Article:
Brooklyn Law School pledges support for those affected by Trump’s ‘Muslim Ban’
Immediately following President Donald Trump’s Friday executive order that barred citizens from seven Muslim-majority countries from entering the U.S., attorneys flocked to JFK airport in an attempt to help those detained.
Brooklyn Law School (BLS), its faculty and its students are no exception.
BLS Dean Nicholas Allard sent out a message to students on Monday in which he addressed their concerns, explained how the school was already making efforts to help out and directed students looking to get involved on how they can help as well.
“The short time since the inauguration already has produced many trying days,” Allard wrote in his letter to the students. “Most recently, many of us are concerned about the president’s executive order regarding entry into the United States based on citizenship, religion, refugee status and national origin.
“The order itself is complicated, unclear and at least in some respects unconstitutional or illegal according to early rulings from many courts,” Allard continued. “I will be crystal clear: Our law school stands with any member of our community who believes this order puts them in jeopardy in any way.”
Allard speculated on how the executive order fits in with the school’s values and the law and reiterated that the school “does not abide” discrimination and stands by the principals of welcoming immigrants into the country. He also said that the school is committed to the right to protest, dissent and to use the legal process to resolve disputes.
“The president’s order raises very serious concerns about conflicts with our values, as well as with regulation, law and the Constitution,” Allard said. “We are now witnessing the power of the law to make a positive difference, as attorneys, including BLS faculty, students and graduates, continue to work around the clock to help those being detained and to bring actions in federal courts around the country.”
Members of the BLS community have been involved over the weekend in protests at JFK airport, in Battery Park and in front of the federal courthouse in Downtown Brooklyn. Two professors, Maryellen Fullerton and Stacy Caplow, have added their names to the volunteer lawyer list for people detained at JFK and several students have become legal observers for the National Lawyers Guild.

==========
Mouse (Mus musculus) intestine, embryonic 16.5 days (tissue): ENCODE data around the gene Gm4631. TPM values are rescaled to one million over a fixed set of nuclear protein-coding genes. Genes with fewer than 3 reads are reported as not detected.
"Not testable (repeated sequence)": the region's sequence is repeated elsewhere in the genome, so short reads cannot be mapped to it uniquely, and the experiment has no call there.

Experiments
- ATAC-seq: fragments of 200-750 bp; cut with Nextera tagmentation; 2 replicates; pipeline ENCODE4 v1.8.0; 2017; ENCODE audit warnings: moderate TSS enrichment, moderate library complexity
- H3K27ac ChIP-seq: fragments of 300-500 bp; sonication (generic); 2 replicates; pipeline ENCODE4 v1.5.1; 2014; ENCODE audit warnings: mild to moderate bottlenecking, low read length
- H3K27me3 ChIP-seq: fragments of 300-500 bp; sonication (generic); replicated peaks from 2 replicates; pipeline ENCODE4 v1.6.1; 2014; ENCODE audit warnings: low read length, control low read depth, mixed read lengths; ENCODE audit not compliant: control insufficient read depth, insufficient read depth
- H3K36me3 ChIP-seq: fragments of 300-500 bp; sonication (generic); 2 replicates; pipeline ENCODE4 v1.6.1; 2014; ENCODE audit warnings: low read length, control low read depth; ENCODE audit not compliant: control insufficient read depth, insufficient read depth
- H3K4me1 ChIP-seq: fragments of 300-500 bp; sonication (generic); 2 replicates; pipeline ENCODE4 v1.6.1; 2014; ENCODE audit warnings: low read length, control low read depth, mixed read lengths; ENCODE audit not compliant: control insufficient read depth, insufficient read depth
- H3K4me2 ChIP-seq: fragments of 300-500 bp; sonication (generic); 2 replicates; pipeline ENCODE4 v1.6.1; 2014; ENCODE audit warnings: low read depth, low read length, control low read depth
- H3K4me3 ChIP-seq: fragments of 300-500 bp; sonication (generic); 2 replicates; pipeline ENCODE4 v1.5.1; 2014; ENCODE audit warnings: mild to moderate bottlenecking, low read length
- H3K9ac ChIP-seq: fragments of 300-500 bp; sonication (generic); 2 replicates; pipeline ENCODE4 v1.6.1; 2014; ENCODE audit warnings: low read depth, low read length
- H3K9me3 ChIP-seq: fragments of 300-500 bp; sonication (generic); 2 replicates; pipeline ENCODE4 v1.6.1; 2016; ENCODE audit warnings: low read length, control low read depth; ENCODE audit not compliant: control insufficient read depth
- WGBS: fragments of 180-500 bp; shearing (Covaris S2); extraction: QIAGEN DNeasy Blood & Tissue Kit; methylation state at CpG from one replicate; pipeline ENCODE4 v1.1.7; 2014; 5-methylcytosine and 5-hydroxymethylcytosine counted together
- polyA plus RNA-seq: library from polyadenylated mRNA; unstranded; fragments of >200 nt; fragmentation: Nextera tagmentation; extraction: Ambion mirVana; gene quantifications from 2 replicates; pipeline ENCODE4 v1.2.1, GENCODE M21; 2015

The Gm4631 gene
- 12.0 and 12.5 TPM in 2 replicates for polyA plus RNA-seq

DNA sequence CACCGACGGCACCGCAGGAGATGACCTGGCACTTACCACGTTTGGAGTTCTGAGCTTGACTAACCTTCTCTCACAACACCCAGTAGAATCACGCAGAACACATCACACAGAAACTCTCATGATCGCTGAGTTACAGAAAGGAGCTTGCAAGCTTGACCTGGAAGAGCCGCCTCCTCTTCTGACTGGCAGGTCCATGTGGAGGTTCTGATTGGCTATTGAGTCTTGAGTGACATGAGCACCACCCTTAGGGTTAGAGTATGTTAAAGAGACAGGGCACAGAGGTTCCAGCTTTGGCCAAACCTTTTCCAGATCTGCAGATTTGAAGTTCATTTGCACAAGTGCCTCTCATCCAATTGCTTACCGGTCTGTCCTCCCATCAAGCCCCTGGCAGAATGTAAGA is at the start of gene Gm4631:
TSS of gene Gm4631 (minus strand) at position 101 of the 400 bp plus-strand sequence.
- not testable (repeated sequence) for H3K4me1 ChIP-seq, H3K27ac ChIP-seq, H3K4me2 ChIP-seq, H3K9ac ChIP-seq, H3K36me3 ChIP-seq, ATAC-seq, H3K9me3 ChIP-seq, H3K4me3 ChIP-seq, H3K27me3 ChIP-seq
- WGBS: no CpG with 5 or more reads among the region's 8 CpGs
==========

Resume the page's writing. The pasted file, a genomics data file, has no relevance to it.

“It is not only a historical tradition and a moral tradition, but it’s current law,” Fullerton said in a recent BBC News interview in reference to the Refugee Act of 1980 that established a permanent procedure for accepting refugees into the country.
“Since 1980, more than 3 million refugees have been resettled in the United States,” Fullerton continued. “This has been pursuant to law and has improved the United States, and we haven’t had major security problems or criminal problems. It’s very much in the best interest of the United States that we continue that program in some way.”
There is a group of students who have begun the process of having BLS become a chapter of the International Refugee Assistance Project, an organization that pairs law school students with immigration and human rights attorneys to provide refugees with legal assistance, assist in emergency response programs and engage in legislative advocacy. BLS’ Safe Harbor Clinic has also been helping to assist immigrants seeking asylum.
“We will play a significant role going forward to safeguard the rule of law and to protect the rights of the most vulnerable,” Allard said. “We are renowned for our dedication to public service and as a gateway to opportunity to generations of immigrants and the children of immigrants. May we continue to be a beacon of hope for the people of our city and our nation.”
Leave a Comment
Leave a Comment